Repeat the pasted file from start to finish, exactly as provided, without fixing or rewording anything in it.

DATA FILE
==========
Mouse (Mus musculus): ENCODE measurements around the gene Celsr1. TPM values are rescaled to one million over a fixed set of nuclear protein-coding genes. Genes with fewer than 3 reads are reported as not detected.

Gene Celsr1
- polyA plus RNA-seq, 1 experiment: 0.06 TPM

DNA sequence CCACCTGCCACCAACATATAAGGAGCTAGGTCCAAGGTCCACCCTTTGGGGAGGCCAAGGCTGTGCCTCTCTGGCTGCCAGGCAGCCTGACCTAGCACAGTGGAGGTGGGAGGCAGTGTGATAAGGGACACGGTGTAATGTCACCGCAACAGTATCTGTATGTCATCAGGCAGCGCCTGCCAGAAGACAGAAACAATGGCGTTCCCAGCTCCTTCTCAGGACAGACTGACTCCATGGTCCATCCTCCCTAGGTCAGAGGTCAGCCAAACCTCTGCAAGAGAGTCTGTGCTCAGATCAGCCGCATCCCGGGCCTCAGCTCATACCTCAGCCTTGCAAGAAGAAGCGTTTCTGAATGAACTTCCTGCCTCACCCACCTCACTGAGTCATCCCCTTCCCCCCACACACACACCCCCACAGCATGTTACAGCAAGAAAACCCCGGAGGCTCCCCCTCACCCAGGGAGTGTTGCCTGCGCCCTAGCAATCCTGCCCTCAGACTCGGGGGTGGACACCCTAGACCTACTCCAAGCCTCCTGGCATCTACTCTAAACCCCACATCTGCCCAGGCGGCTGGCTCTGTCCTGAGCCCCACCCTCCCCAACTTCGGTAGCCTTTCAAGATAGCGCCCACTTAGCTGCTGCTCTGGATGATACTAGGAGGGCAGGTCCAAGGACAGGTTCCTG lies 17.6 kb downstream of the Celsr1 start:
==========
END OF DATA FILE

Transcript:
Mouse (Mus musculus): ENCODE measurements around the gene Celsr1. TPM values are rescaled to one million over a fixed set of nuclear protein-coding genes. Genes with fewer than 3 reads are reported as not detected.

Gene Celsr1
- polyA plus RNA-seq, 1 experiment: 0.06 TPM

DNA sequence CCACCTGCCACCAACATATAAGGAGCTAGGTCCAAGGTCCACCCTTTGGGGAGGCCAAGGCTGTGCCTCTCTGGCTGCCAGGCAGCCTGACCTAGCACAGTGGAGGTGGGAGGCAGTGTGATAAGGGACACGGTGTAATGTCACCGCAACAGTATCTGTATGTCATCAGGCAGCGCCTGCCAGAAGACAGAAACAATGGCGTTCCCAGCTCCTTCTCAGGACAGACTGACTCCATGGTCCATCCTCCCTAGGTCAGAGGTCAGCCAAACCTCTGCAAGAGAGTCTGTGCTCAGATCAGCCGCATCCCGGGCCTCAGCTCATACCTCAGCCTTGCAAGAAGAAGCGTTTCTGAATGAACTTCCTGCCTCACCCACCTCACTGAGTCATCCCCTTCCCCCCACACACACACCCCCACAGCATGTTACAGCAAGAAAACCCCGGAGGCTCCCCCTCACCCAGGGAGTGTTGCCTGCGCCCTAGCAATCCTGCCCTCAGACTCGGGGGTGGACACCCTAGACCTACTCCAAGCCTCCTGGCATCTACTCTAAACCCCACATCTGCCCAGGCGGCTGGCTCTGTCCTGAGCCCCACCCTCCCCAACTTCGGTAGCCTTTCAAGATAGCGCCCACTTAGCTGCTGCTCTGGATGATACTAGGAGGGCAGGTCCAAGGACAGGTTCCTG lies 17.6 kb downstream of the Celsr1 start: